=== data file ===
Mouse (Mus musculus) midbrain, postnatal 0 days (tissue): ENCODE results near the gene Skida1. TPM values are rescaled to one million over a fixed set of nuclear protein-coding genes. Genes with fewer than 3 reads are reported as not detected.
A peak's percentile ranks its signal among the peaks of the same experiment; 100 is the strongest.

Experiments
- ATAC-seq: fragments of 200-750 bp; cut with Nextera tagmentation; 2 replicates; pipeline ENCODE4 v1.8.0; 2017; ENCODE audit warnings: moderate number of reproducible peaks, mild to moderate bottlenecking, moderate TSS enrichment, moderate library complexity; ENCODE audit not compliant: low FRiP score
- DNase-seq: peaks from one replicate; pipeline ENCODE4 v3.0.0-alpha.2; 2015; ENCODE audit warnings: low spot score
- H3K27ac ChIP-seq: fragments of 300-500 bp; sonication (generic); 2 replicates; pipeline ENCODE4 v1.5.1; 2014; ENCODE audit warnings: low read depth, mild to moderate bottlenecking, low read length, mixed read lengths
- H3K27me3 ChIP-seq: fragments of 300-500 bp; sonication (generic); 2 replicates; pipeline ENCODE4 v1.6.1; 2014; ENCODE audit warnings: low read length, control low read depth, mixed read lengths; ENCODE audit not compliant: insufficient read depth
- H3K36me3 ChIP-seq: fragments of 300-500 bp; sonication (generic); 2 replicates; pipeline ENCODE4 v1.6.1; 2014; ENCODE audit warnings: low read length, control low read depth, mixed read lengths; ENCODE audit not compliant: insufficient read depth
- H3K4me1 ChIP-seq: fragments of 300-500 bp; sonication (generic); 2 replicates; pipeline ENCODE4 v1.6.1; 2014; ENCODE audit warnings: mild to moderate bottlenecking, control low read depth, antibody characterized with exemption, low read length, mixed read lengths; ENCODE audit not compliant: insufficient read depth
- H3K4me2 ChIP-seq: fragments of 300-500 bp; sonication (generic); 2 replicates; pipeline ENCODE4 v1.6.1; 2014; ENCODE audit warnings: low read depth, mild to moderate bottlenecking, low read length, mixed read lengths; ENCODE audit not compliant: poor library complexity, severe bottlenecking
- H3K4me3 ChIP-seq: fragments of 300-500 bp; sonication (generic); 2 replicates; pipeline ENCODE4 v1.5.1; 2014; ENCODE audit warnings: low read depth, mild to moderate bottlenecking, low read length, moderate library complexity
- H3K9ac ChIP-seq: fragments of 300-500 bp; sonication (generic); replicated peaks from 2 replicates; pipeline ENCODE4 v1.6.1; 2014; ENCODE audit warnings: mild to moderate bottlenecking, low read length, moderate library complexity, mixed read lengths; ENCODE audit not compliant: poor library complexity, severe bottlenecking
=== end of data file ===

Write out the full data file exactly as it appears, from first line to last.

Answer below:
Mouse (Mus musculus) midbrain, postnatal 0 days (tissue): ENCODE results near the gene Skida1. TPM values are rescaled to one million over a fixed set of nuclear protein-coding genes. Genes with fewer than 3 reads are reported as not detected.
A peak's percentile ranks its signal among the peaks of the same experiment; 100 is the strongest.

Experiments
- ATAC-seq: fragments of 200-750 bp; cut with Nextera tagmentation; 2 replicates; pipeline ENCODE4 v1.8.0; 2017; ENCODE audit warnings: moderate number of reproducible peaks, mild to moderate bottlenecking, moderate TSS enrichment, moderate library complexity; ENCODE audit not compliant: low FRiP score
- DNase-seq: peaks from one replicate; pipeline ENCODE4 v3.0.0-alpha.2; 2015; ENCODE audit warnings: low spot score
- H3K27ac ChIP-seq: fragments of 300-500 bp; sonication (generic); 2 replicates; pipeline ENCODE4 v1.5.1; 2014; ENCODE audit warnings: low read depth, mild to moderate bottlenecking, low read length, mixed read lengths
- H3K27me3 ChIP-seq: fragments of 300-500 bp; sonication (generic); 2 replicates; pipeline ENCODE4 v1.6.1; 2014; ENCODE audit warnings: low read length, control low read depth, mixed read lengths; ENCODE audit not compliant: insufficient read depth
- H3K36me3 ChIP-seq: fragments of 300-500 bp; sonication (generic); 2 replicates; pipeline ENCODE4 v1.6.1; 2014; ENCODE audit warnings: low read length, control low read depth, mixed read lengths; ENCODE audit not compliant: insufficient read depth
- H3K4me1 ChIP-seq: fragments of 300-500 bp; sonication (generic); 2 replicates; pipeline ENCODE4 v1.6.1; 2014; ENCODE audit warnings: mild to moderate bottlenecking, control low read depth, antibody characterized with exemption, low read length, mixed read lengths; ENCODE audit not compliant: insufficient read depth
- H3K4me2 ChIP-seq: fragments of 300-500 bp; sonication (generic); 2 replicates; pipeline ENCODE4 v1.6.1; 2014; ENCODE audit warnings: low read depth, mild to moderate bottlenecking, low read length, mixed read lengths; ENCODE audit not compliant: poor library complexity, severe bottlenecking
- H3K4me3 ChIP-seq: fragments of 300-500 bp; sonication (generic); 2 replicates; pipeline ENCODE4 v1.5.1; 2014; ENCODE audit warnings: low read depth, mild to moderate bottlenecking, low read length, moderate library complexity
- H3K9ac ChIP-seq: fragments of 300-500 bp; sonication (generic); replicated peaks from 2 replicates; pipeline ENCODE4 v1.6.1; 2014; ENCODE audit warnings: mild to moderate bottlenecking, low read length, moderate library complexity, mixed read lengths; ENCODE audit not compliant: poor library complexity, severe bottlenecking